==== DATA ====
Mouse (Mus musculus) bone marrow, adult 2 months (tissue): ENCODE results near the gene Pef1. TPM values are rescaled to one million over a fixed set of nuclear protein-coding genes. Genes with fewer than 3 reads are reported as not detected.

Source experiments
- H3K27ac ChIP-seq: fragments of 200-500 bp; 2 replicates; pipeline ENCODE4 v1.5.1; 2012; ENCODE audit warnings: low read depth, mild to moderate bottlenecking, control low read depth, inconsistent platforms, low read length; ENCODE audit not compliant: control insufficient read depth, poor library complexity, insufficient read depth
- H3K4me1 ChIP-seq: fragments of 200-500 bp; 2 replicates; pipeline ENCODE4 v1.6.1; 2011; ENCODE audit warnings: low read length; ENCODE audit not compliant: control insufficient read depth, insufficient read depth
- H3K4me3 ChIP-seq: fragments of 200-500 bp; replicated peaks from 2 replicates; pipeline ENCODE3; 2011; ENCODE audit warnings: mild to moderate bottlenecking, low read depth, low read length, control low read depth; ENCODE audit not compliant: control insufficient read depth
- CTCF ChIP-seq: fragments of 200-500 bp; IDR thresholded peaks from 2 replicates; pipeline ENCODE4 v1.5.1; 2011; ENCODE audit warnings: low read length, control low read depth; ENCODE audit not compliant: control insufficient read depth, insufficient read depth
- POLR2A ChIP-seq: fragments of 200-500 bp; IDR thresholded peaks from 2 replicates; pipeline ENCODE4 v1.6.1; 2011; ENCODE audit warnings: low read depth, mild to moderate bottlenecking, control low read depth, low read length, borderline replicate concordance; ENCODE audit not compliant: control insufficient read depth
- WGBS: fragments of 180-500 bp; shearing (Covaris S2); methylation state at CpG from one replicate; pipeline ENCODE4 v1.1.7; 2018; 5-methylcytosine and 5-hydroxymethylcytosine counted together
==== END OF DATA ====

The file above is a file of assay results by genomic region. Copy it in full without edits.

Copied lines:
Mouse (Mus musculus) bone marrow, adult 2 months (tissue): ENCODE results near the gene Pef1. TPM values are rescaled to one million over a fixed set of nuclear protein-coding genes. Genes with fewer than 3 reads are reported as not detected.

Source experiments
- H3K27ac ChIP-seq: fragments of 200-500 bp; 2 replicates; pipeline ENCODE4 v1.5.1; 2012; ENCODE audit warnings: low read depth, mild to moderate bottlenecking, control low read depth, inconsistent platforms, low read length; ENCODE audit not compliant: control insufficient read depth, poor library complexity, insufficient read depth
- H3K4me1 ChIP-seq: fragments of 200-500 bp; 2 replicates; pipeline ENCODE4 v1.6.1; 2011; ENCODE audit warnings: low read length; ENCODE audit not compliant: control insufficient read depth, insufficient read depth
- H3K4me3 ChIP-seq: fragments of 200-500 bp; replicated peaks from 2 replicates; pipeline ENCODE3; 2011; ENCODE audit warnings: mild to moderate bottlenecking, low read depth, low read length, control low read depth; ENCODE audit not compliant: control insufficient read depth
- CTCF ChIP-seq: fragments of 200-500 bp; IDR thresholded peaks from 2 replicates; pipeline ENCODE4 v1.5.1; 2011; ENCODE audit warnings: low read length, control low read depth; ENCODE audit not compliant: control insufficient read depth, insufficient read depth
- POLR2A ChIP-seq: fragments of 200-500 bp; IDR thresholded peaks from 2 replicates; pipeline ENCODE4 v1.6.1; 2011; ENCODE audit warnings: low read depth, mild to moderate bottlenecking, control low read depth, low read length, borderline replicate concordance; ENCODE audit not compliant: control insufficient read depth
- WGBS: fragments of 180-500 bp; shearing (Covaris S2); methylation state at CpG from one replicate; pipeline ENCODE4 v1.1.7; 2018; 5-methylcytosine and 5-hydroxymethylcytosine counted together